English Legal Advice Privilege Can Apply to Communications With Foreign Lawyers

High Court holds that English law legal advice privilege can extend to such communications regardless of whether or not the lawyers are in-house practitioners. By George Schurr In PJSC Tatneft v Gennady Bogolyubov & Ors.,[i] the English High Court held that legal advice privilege can apply to communications with foreign lawyers in certain circumstances. Specifically, … Continue Reading

UK Supreme Court Narrows Scope of “Reflective Loss” Principle

The decision overturns a series of cases deemed to have over-expanded a principle preventing shareholders from claiming against third parties for falls in a company’s value. By Oliver Middleton and Thomas F. Lane On 15 July 2020, the UK Supreme Court unanimously overturned a Court of Appeal decision that had barred a creditor of companies … Continue Reading

Enforcement of an Award Adjourned Against a Non-Party to an Arbitration Agreement

Parties should avoid uncertainties by stipulating the applicable law to the arbitration agreement. By Eleanor M. Scogings and Robert Price The decision in J (Lebanon) v. K (Kuwait)[i] provides a useful analysis of which law (i.e., the law of the arbitration agreement or the law of the seat) governs the issue of whether a non-party … Continue Reading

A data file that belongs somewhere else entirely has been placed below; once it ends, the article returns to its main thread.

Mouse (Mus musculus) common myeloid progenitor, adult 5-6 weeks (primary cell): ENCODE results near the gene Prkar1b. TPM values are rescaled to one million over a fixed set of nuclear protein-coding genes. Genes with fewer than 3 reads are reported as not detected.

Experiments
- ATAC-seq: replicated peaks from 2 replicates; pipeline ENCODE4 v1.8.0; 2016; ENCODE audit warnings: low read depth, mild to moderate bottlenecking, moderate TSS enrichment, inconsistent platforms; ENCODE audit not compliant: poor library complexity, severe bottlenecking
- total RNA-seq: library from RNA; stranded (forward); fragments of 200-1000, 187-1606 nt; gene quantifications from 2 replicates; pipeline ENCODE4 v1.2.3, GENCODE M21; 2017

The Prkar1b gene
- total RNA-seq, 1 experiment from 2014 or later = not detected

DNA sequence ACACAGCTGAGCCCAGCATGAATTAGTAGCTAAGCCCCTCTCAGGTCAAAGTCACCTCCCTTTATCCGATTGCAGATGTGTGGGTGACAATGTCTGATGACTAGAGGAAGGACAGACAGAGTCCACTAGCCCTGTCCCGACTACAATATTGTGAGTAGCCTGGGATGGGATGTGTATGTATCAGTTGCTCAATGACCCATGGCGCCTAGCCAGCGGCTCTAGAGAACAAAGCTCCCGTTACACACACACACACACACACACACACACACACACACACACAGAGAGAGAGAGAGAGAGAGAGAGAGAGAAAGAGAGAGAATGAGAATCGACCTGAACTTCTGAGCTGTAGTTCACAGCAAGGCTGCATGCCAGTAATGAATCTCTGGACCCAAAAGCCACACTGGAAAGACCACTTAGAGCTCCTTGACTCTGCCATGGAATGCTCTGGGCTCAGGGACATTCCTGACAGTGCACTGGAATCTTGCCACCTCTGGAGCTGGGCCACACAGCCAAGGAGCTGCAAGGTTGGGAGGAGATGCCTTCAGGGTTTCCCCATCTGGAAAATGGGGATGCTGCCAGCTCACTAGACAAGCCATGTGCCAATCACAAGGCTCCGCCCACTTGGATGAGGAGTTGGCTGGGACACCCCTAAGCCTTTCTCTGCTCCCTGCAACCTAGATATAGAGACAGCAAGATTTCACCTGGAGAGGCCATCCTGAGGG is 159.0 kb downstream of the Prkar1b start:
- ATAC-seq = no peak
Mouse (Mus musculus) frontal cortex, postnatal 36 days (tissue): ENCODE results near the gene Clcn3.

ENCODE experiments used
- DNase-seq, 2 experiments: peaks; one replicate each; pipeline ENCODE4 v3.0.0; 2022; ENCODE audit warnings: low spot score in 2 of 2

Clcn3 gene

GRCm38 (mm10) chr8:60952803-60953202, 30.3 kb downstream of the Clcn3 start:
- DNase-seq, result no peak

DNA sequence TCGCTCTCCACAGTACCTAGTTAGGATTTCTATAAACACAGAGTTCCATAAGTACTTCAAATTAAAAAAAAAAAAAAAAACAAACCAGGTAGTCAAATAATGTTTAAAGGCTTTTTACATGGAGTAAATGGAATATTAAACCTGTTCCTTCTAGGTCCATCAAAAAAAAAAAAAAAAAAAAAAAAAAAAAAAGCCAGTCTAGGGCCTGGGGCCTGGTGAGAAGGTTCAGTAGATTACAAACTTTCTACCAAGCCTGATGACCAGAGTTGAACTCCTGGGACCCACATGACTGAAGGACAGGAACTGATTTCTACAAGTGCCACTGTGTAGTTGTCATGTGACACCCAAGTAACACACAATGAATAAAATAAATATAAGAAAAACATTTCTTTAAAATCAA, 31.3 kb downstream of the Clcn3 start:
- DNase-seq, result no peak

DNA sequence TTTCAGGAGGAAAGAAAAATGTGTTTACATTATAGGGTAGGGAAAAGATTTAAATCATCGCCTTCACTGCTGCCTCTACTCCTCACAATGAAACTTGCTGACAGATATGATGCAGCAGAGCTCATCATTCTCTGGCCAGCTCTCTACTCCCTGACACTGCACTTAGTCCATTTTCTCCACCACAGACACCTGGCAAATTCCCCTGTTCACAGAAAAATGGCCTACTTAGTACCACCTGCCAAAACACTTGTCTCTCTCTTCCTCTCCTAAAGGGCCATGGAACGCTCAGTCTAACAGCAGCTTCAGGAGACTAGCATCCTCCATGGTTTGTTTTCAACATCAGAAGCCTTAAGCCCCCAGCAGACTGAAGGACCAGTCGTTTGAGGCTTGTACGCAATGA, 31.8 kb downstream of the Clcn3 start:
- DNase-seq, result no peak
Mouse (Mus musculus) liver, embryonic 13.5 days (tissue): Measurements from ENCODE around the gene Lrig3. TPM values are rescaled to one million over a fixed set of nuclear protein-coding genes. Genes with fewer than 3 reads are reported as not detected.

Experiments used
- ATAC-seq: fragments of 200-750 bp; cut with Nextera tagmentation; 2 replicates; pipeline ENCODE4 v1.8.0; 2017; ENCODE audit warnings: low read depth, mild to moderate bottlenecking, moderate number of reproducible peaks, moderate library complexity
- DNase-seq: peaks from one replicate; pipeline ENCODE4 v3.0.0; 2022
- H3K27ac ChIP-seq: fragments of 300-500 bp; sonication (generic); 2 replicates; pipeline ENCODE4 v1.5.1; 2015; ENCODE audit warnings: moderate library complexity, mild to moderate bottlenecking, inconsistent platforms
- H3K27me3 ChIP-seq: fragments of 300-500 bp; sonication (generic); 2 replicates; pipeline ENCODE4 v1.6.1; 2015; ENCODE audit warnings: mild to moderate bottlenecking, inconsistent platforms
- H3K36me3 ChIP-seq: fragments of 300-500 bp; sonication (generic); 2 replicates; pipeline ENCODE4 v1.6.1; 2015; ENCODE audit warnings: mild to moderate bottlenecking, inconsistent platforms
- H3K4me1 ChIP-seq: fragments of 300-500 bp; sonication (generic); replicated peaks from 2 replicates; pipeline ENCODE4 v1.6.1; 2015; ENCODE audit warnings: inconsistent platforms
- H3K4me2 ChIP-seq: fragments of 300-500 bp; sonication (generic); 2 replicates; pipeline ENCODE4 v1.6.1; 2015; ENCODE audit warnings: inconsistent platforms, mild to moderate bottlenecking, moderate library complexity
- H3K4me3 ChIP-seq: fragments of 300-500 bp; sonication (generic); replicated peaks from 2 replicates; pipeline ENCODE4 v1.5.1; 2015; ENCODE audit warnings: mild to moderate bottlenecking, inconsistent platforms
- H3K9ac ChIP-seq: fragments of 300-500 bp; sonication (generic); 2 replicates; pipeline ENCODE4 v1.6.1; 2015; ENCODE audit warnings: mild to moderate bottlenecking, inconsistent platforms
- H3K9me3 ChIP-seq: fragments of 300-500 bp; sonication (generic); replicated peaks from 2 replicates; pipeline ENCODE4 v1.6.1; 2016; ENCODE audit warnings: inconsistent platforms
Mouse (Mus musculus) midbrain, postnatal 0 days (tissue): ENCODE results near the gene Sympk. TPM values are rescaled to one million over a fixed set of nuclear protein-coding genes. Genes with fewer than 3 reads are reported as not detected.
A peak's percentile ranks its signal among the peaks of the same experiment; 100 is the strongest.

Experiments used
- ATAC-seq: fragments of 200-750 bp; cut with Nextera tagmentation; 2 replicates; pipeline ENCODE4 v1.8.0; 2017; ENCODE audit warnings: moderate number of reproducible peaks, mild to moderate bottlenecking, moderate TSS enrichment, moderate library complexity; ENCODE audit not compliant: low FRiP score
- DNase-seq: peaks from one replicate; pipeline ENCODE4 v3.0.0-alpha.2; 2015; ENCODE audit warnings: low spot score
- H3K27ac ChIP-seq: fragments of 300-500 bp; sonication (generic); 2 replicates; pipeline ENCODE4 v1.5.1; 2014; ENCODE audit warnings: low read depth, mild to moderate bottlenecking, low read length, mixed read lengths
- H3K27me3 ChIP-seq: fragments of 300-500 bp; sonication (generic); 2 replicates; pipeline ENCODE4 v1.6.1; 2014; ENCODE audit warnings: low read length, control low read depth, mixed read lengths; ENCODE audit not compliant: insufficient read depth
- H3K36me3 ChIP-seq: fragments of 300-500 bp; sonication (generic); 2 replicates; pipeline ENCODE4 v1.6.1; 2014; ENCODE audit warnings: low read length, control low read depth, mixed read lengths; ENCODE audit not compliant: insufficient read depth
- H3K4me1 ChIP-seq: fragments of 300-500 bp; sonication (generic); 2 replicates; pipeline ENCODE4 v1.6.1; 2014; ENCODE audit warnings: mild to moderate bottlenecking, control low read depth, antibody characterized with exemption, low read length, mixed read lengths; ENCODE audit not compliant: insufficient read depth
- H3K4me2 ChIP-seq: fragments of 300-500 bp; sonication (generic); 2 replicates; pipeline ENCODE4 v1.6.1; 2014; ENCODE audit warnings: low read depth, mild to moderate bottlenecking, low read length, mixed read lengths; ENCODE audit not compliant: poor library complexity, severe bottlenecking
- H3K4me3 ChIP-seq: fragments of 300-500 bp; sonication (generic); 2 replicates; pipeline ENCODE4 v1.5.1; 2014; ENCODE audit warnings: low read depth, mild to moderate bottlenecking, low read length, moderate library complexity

Fraud Unravels All – Even Post-Judgment

English Supreme Court rules that there is no reasonable diligence requirement barring a fresh action to set aside a judgment obtained by fraud. Oliver E. Browne and Alex Cox Introduction In Takhar v Gracefield Developments Limited and others [2019] UKSC 13, the English Supreme Court considered whether a party applying to set aside an earlier … Continue Reading

Sections 68 and 69 of the Arbitration Act 1996 Have Bite!

A rare example of the English High Court varying an arbitral award. By Oliver E. Browne and Eleanor M. Scogings In Dakshu Patel v. Kesha Patel [2019] EWHC 298 (Ch), the English High Court upheld an appeal under section 69 of the Arbitration Act 1996 (the Act) against an arbitral award. The court concluded that … Continue Reading